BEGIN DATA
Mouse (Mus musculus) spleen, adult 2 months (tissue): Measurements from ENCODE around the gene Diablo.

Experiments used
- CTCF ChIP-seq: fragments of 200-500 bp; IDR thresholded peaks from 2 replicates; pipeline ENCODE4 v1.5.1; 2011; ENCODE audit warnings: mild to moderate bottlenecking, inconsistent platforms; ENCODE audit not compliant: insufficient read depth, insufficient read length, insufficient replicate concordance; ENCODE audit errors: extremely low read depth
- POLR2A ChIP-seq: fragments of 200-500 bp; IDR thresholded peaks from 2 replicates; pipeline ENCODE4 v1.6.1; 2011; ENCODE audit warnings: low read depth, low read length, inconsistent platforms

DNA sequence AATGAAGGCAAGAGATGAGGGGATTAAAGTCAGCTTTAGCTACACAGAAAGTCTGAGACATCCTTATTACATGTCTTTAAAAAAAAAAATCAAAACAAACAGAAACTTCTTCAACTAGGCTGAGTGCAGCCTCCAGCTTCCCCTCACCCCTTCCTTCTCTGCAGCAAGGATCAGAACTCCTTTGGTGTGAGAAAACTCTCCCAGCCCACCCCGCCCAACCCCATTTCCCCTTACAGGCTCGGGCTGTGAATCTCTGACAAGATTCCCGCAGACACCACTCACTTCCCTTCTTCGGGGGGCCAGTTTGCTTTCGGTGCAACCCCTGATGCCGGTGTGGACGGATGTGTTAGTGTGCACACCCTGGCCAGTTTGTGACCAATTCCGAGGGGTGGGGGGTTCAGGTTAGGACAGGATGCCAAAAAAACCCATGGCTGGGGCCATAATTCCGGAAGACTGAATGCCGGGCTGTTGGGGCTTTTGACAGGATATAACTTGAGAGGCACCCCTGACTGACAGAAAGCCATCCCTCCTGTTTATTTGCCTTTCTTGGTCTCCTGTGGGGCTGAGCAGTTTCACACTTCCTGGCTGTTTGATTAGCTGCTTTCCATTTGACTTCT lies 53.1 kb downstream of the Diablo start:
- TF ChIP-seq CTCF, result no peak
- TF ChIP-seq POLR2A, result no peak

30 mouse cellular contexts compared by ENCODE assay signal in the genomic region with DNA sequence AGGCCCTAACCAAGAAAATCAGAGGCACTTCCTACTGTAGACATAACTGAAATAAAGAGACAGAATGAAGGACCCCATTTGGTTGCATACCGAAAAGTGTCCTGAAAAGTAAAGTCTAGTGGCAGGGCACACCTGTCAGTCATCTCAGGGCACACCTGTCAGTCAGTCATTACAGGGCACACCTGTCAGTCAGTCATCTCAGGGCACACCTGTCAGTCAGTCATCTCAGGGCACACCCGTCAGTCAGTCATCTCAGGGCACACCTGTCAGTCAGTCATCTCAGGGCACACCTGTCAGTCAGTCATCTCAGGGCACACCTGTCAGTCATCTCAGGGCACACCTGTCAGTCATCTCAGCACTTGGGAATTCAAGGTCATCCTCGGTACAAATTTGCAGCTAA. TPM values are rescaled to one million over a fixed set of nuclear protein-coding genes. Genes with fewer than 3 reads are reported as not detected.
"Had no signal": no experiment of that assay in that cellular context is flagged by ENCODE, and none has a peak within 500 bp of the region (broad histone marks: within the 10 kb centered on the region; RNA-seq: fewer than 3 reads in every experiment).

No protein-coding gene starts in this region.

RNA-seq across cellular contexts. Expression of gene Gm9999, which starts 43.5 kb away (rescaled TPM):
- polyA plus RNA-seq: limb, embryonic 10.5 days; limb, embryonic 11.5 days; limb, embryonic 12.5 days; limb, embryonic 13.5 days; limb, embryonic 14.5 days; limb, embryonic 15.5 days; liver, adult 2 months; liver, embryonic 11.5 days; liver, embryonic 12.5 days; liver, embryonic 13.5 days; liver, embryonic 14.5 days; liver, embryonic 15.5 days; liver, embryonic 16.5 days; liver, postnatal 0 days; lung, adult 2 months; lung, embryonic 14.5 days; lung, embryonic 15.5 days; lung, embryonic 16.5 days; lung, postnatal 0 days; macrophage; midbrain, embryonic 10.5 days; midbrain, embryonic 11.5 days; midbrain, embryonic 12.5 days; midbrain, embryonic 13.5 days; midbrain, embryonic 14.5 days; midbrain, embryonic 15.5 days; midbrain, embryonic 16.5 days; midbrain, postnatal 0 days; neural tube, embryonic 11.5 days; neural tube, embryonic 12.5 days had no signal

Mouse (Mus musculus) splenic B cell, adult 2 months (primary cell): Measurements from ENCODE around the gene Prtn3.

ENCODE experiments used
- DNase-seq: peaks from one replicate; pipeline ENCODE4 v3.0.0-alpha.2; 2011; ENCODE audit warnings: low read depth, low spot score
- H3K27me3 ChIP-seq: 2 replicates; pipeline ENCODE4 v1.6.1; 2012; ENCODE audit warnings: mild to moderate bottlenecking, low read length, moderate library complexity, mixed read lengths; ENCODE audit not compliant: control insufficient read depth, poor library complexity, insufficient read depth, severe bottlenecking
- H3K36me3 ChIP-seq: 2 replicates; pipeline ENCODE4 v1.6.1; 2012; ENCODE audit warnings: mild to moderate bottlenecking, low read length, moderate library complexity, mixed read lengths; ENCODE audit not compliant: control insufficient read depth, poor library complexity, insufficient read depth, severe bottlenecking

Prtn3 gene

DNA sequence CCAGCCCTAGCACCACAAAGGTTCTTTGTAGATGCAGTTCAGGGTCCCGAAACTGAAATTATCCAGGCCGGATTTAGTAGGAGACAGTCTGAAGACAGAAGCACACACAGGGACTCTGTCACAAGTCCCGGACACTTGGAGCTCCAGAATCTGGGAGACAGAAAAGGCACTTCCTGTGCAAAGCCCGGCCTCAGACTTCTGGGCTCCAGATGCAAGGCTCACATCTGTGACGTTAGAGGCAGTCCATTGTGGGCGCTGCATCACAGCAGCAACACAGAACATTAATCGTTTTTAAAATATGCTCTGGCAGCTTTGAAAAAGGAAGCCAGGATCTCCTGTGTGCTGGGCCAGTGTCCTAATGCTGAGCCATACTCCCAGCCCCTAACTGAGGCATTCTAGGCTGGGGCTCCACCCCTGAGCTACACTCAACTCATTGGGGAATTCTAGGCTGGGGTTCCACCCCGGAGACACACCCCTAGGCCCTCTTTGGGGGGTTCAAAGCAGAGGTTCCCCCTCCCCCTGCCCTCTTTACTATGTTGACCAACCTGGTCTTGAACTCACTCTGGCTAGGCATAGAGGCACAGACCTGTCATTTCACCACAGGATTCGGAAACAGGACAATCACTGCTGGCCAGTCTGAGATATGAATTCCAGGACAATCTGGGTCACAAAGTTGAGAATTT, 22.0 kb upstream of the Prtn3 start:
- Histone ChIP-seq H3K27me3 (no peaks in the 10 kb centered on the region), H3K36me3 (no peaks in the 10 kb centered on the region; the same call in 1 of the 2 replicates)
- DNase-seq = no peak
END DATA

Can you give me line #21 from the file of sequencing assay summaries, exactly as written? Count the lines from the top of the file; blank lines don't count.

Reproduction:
- DNase-seq = no peak